When the shoe is on the other foot if incels are from demographics that have been historically oppressed, repressed or sidelined then they apparently do have some kind of right to get the sex and status they want in their lives.  The thing that may rankle progressives about a Jordan Peterson can be that in a sense he's advocating for a hero's journey that is ultimately banal, yet another variant on a post-Joseph Campbell Jungianism in which people are advised to redeem themselves and in this sense there's nothing in all of that which cannot, as Roger Scruton expounded at book length in The Ring of Truth, by Richard Wagner.  "Redemption" or "salvation" is for those who can already get laid. 

The meritocracy, if speciously defined, may look differently for a progressive and a conservative in some respects but it may be what both take for granted, if in different domains--the conservative may assume the meritocracy applies with respect to wealth while the progressive may assume the meritocracy applies with respect to sex but there's going to be some metric-based law of averages that says that somebody doesn't get X because somebody doesn't deserve X.  There's an injustice to it and an injustice that there's probably no getting around.  Conservatives like to say, often, that they are in favor of equality of opportunity rather than for equality of outcomes.  Liberals who reject this axiom in the realm of economics don't reject it, generally, in the realm of sex.  Equality of outcome for everyone would be the worst possible thing in a world where anthropogenic climate change and worries about population control permeate the First World.  If everybody had sex as though it were a universal human right (and that seems, with slight exaggeration, to be a progressive/liberal presentation on the nature of incels) the world couldn't feed all the babies that might result ... though positive Malthusianism emerges on the progressive side as a countervailing tendency ... .

A stereotypically conservative rejoinder would be that, well, if you can't afford the babies that result from you having as much sex as you want you shouldn't be having that sex. 

But notice that Scruton wrote that without a certain kind of self-giving love one's humanity will be incomplete.  Without this kind of love one cannot attain "freedom", though the freedom is paradoxical.  But then who says that "freedom" is really freedom? 

The Alberichs have cursed the power of the ring, apparently, and while we've got no explanation for exactly how or why this curse has power, or how or why it works, we can be sure that it was fugly bros who couldn't get any who cursed the ring and the Rhinegold and, well, there's nothing for it apparently except maybe redemption via the power of self-renouncing love for those who already have its benefits, more or less. 

Progressives may believe they are different from conservatives at all sorts of levels but in the last few years the way progressives write about fans of Jordan Peterson ... it's not clear to me that progressives actually are different from conservatives in this one very limited sense, the sense in which they see in all those incels the Alberich whose curse ruins the possibility of law and order and civil society.  The just-so story of the Alberich being evil can be transposed to whomever an interpreter wants in the most abstract sense but in Wagnerian terms the Jew is inescapably the scapegoat for a lot of societal ills.  Even though I regard Wagner's operas as working at the level of, oh, a Michael Bay Transformers franchise I can still try to take seriously that people like Roger Scruton think that Wagner's operas are profound.  When progressives or liberals write about the incels as those primarily white men who resent that women don't give them the sex they believe they are entitled to it's admittedly difficult to imagine that those bromides about the bros are being written by celibates.  The criteria of the just meritocracy may reside in the realm of wealth for one group and sexual expression for another (which isn't in any way contradictory with a belief that equality of economic outcomes would be the fastest way for equality of opportunity for sex), but there's an Alberich for the left and the right whether they're always comfortable admitting it in formal debating points.  The proverbial proof in the pudding may be most readily read in the put downs.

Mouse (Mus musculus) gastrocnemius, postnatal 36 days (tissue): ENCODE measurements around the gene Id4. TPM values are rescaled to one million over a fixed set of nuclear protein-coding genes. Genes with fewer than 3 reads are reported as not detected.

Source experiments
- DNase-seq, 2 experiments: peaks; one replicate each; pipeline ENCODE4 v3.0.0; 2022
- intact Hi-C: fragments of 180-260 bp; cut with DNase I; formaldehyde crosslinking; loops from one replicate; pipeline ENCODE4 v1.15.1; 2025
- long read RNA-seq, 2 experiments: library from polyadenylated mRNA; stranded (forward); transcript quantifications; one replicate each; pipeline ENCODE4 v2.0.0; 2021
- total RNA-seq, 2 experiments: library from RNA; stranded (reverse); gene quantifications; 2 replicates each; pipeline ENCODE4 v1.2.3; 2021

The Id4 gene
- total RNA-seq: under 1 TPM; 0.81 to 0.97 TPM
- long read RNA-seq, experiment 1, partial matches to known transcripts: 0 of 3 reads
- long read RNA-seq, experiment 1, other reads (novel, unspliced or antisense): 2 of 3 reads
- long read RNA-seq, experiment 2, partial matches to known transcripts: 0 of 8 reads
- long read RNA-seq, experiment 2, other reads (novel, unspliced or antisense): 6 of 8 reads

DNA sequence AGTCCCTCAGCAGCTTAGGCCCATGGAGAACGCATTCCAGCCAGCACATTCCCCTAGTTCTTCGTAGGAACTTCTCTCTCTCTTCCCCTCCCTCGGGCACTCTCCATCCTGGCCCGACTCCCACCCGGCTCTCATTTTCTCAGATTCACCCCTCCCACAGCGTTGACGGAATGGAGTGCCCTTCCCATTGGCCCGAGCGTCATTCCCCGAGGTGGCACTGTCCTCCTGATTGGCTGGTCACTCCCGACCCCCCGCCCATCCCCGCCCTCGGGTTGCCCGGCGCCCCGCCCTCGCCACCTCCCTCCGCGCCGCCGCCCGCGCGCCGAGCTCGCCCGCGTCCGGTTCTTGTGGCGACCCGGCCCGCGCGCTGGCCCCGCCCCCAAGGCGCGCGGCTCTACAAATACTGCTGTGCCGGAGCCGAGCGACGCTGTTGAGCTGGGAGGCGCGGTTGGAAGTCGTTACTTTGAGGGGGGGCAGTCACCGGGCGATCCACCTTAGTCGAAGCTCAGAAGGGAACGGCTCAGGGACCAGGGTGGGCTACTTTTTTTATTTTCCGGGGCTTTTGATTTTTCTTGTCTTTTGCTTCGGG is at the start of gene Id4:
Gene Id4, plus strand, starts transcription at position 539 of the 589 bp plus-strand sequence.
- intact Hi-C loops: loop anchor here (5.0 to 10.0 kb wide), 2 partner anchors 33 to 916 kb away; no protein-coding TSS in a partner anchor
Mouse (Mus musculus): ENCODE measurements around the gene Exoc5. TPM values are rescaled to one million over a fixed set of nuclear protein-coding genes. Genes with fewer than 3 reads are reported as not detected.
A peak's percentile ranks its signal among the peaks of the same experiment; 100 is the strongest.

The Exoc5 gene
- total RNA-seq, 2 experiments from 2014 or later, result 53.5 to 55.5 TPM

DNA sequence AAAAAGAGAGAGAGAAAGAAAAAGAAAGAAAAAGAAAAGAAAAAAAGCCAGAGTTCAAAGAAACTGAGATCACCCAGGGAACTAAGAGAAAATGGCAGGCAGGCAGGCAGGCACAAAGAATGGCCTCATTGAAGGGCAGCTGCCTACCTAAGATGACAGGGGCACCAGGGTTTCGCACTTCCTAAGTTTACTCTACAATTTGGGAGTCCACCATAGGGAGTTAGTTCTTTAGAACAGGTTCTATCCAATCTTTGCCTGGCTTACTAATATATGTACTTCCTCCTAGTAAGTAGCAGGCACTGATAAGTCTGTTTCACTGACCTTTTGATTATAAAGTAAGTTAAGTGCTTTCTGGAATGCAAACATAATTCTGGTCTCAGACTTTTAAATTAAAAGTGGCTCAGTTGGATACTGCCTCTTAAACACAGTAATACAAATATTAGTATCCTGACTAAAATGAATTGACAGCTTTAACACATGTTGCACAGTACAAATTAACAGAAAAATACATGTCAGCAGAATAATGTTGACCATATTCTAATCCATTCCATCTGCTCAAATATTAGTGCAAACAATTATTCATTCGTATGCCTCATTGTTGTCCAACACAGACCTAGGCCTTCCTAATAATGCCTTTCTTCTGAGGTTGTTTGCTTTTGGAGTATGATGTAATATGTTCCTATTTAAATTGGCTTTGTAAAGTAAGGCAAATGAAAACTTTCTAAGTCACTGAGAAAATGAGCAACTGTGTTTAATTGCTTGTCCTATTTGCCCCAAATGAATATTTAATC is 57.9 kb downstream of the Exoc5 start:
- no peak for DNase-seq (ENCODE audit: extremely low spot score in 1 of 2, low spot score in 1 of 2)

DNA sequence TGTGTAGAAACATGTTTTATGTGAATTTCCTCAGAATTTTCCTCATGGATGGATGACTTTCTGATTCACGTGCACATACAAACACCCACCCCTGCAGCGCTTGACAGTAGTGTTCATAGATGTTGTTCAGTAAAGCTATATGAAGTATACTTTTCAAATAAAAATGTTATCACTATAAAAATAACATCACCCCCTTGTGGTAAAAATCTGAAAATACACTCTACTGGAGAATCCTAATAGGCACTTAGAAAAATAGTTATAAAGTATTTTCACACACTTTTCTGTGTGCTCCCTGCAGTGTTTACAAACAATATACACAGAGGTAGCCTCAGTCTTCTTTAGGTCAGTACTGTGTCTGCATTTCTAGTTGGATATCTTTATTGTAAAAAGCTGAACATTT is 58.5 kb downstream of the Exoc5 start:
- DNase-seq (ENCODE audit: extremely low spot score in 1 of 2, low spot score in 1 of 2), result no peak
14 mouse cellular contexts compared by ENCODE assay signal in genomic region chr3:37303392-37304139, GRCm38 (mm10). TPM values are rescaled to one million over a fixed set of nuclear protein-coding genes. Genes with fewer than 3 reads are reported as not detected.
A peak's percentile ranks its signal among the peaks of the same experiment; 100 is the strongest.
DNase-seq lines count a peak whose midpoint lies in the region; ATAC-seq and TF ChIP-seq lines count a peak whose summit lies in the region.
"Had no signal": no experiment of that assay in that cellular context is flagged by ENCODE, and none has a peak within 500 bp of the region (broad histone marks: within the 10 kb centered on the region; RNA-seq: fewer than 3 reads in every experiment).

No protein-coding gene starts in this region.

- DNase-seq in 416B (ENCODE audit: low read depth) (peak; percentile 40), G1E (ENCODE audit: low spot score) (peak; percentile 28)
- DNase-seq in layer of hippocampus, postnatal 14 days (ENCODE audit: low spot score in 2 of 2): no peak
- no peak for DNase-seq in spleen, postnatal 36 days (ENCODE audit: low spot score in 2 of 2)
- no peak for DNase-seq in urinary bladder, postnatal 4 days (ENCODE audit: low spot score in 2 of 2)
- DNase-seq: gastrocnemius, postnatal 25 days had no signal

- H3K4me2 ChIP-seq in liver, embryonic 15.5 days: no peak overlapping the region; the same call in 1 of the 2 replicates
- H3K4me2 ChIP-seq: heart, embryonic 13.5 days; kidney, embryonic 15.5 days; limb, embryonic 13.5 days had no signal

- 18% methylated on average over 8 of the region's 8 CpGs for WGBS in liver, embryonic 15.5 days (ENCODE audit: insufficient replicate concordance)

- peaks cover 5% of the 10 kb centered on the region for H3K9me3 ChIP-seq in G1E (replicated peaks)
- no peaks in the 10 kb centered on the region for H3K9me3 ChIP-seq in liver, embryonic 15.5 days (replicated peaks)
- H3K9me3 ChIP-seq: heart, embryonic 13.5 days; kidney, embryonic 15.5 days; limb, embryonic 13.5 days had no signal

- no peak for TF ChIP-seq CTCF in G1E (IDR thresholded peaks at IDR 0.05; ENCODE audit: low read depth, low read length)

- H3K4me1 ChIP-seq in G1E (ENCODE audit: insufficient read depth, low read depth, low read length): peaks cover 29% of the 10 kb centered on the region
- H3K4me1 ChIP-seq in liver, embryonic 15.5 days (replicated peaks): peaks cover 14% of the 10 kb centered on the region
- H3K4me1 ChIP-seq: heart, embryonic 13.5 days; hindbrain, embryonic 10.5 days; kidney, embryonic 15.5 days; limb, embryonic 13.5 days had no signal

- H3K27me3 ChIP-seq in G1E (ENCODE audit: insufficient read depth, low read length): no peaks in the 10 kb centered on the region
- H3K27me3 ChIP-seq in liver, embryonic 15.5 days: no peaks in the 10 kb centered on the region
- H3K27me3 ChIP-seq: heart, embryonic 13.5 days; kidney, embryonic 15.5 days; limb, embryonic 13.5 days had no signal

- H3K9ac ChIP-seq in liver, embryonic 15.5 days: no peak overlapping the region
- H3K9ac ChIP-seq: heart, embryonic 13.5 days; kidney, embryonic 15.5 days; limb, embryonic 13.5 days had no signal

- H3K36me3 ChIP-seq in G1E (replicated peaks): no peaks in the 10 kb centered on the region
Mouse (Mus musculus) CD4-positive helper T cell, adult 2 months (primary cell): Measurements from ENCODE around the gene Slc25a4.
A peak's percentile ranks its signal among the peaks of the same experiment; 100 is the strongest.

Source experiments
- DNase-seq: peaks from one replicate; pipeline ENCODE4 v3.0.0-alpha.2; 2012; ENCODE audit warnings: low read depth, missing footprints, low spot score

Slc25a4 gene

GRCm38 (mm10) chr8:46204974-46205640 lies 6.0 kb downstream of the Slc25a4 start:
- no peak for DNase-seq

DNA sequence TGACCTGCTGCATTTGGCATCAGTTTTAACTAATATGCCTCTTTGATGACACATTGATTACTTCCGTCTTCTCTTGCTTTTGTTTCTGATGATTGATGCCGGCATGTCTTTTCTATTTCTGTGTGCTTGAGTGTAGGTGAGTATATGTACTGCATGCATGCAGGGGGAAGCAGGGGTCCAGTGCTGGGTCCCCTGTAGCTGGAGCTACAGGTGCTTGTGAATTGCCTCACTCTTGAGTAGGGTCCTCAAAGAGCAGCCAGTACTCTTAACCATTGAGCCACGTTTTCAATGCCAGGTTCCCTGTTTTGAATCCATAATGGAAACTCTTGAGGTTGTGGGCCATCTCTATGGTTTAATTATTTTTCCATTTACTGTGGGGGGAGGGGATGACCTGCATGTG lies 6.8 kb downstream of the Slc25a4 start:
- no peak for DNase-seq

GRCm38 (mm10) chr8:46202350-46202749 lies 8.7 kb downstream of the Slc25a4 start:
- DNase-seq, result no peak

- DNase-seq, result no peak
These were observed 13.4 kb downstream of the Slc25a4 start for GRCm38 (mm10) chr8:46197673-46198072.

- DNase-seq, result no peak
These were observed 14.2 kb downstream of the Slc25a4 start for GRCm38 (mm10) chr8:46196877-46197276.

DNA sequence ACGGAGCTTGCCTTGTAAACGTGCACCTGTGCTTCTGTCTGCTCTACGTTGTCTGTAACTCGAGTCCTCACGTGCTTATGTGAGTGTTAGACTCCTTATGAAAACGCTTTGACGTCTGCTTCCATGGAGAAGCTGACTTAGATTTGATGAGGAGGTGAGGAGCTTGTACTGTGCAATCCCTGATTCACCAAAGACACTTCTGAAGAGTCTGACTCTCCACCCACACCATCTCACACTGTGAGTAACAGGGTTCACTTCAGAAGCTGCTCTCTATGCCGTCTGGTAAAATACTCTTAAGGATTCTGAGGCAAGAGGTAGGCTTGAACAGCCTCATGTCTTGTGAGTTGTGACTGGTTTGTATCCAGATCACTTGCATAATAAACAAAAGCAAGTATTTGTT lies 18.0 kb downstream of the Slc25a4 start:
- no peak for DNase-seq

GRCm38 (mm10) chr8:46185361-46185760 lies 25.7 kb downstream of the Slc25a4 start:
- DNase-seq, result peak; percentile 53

the action hero breaks the fourth wall

it is far better
to be a dying lion
than a living dog

Toto repays Weezer's cover of "Africa" with a cover of "Hash Pipe"

remember how Weezer covered Toto's "Africa"? Well, Toto returned the favor by covering "Hash Pipe" with the jokey reasoning since they were all smoking hash before anyone in Weezer was even born it seemed like "the" Weezer song they ought to cover.

And so they did

an internet reaction to a Madonna VMA tribute to Aretha Franklin that seemed less about Franklin than about the Material Girl

Having never been a fan of the Material Girl I can't say I've missed her low profile in pop cultural terms ... although as these things go Madonna seems more substantial than any number of other pop stars from the last fifteen years.